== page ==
The various middle-class groups and self-proclaimed leaders who launched the occupation of Galle Face Green in early April played a very similar role in demoralising the tens of thousands of workers and youth who rallied to their call to oust Gotabhaya Rajapakse. They also threw their support behind the opposition parties and the call for an interim government which was also backed by big business.
The pseudo-left FSP supported these middle-class elements and their pro-capitalist agenda, declaring the Galle Face Green occupation to be the epicentre of the political struggle. In the face of mounting state repression, the groups and leaders behind the occupation have fragmented and dispersed—some are supporting the government, others are backing opposition parties, and some are joining in the FSP’s bogus campaign.
In the name of building a “mass movement” against the government, the FSP is using its Inter University Student Federation (IUSF) to forge an opportunist political front with the trade unions and opposition parties, which it promotes as champions of democracy, and encouraging the false hope that the Wickremesinghe regime can be pressured to halt its repression.
Wickremesinghe and the Rajapakses, while being bitter rivals in the past, have united in the defence of Sri Lankan capitalism. Wickremesinghe enjoys sweeping autocratic powers as executive president, but is dependent on the SLPP which provides virtually all the cabinet ministers, as well as a parliamentary majority.
Likewise, the Rajapakses rely on Wickremesinghe to help revive the SLPP by giving it a thin veneer of legitimacy. At the Nawalapitiya meeting, Mahinda Rajapakse’s son, MP Namal Rajapakse, thanked Wickremesinghe for “wiping out the Galle Face Aragalaya [struggle].”
The deepening social crisis, however, is already propelling the working class into struggle as the government’s austerity measures destroy jobs and contribute to soaring inflation that has reached 75 percent, with food inflation at 102 percent. Some public sector workers, including those from the Ceylon Petroleum Corporation, have already taken strike action and engaged in protests in defiance of government threats under the repressive essential public service orders.
The ruling class is clearly fearful of a new round of strikes and protests. An editorial in the Island on October 17 declared: “Let the government be warned that it is testing people’s patience and creating conditions for the next wave of popular uprisings, which will make the previous ones look like mere ripples in a puddle.”
The critical issue for the working class is to learn the essential political lessons of the first stage of the struggle: workers face disaster if they remain shackled to the trade unions and opposition parties. The Socialist Equality Party alone has called on workers and rural toilers to establish independent action committees in every workplace, factory, neighborhood and rural area, through which they can fight for their social and democratic rights.
In opposition to the claims of every other political party that there is no choice but to accept the dictates of the IMF and international finance capital, the SEP has advocated a series of transitional demands addressing the basic needs of working people, including:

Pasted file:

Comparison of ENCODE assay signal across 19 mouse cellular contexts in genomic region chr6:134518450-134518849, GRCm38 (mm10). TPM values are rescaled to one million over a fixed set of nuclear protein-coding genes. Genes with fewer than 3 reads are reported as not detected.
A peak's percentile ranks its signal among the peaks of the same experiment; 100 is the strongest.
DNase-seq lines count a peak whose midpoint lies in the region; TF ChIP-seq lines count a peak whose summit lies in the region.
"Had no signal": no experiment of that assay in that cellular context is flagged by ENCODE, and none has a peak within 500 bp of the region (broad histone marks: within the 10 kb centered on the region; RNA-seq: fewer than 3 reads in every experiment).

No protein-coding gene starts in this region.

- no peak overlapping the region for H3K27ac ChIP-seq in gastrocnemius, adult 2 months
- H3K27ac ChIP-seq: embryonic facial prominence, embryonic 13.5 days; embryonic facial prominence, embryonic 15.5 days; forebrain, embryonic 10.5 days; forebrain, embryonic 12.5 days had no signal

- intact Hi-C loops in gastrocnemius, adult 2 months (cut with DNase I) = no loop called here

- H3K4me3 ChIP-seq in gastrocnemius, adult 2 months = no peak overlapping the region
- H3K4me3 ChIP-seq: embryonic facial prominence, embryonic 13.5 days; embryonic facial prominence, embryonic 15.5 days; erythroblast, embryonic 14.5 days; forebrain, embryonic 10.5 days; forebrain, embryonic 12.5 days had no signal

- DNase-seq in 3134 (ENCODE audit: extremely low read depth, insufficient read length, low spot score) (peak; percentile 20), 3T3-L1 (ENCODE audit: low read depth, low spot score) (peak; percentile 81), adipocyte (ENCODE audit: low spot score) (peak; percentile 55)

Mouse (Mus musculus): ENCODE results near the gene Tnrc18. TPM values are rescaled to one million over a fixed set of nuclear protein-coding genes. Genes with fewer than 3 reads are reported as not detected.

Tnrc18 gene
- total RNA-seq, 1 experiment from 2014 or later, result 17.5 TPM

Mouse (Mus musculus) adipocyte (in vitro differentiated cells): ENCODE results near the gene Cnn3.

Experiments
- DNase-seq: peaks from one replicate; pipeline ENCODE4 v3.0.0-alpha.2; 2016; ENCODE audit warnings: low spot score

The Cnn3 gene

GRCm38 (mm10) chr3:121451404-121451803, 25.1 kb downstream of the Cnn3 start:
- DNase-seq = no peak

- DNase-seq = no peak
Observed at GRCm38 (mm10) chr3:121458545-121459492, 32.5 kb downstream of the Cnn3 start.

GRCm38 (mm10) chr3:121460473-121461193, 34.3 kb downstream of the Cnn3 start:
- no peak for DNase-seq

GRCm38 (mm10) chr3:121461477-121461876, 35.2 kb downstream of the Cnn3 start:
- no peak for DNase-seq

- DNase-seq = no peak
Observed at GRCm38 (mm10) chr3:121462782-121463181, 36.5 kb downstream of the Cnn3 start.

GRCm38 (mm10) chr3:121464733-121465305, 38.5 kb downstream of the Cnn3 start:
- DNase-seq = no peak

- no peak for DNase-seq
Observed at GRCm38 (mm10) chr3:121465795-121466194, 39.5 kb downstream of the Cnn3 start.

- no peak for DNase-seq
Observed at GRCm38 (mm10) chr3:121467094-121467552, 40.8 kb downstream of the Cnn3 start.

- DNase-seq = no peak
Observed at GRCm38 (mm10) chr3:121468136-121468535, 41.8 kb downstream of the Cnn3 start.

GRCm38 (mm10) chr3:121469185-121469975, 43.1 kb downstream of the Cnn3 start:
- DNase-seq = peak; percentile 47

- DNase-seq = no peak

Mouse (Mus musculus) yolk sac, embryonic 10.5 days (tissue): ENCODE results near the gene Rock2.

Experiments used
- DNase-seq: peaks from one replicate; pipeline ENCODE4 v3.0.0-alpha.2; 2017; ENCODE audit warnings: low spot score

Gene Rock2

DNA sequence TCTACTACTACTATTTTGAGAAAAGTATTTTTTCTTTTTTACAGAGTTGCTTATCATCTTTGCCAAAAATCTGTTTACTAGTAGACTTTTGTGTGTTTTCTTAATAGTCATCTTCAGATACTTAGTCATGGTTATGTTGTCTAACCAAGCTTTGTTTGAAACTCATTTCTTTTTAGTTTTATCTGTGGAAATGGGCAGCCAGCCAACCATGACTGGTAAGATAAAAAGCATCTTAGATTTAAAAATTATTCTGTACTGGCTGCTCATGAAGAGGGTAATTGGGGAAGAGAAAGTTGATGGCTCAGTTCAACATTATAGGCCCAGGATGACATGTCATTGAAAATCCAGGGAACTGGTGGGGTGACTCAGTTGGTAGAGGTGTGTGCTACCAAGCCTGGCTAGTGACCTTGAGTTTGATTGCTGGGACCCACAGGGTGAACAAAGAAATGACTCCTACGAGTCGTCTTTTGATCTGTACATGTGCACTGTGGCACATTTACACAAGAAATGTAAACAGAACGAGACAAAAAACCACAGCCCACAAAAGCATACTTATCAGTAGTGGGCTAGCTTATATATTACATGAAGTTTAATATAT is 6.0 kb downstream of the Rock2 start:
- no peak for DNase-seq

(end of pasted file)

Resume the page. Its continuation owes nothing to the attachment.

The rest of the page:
* Put the production and distribution of all essential items and other resources critical for lives of working people under the democratic control of the working class.
* Nationalise the banks, big corporations, plantations and other major economic nerve centres.
* Repudiate all foreign debt and reject the IMF austerity demands.
* Seize the colossal wealth of the billionaires and major corporations.
* Cancel the debts of poor and marginal farmers and small-business holders. Reinstate all price subsidies, including for fertilisers for farmers.
* Guarantee jobs for all with decent and safe working conditions. Index wages to the cost of living.
In opposition to an interim capitalist government, the SEP has called for the building of a Democratic and Socialist Congress of Workers and Rural Masses, based representatives from a network of action committees throughout the country, to spearhead the political struggle for these demands. To fight against the dangers posed before workers and the poor by the Wickremesinghe regime, we call on working people to build this congress as the necessary power centre to assert their class interests.
Workers in Sri Lanka can successfully wage this fight only by uniting with the international working class which is coming into struggle in the major capitalist centres as well as in the backward countries. In forming their own action committees, we urge workers to join the struggle to build the International Workers Alliance of Rank-and-File Committees as the basis for establishing that international unity.
The struggle to establish a Democratic and Socialist Congress of Workers and Rural Masses will pave way for the overthrow of the profit system and the establishment of a workers’ and peasants’ government committed to socialist policies, as part of the broader struggle for socialism in South Asia and internationally.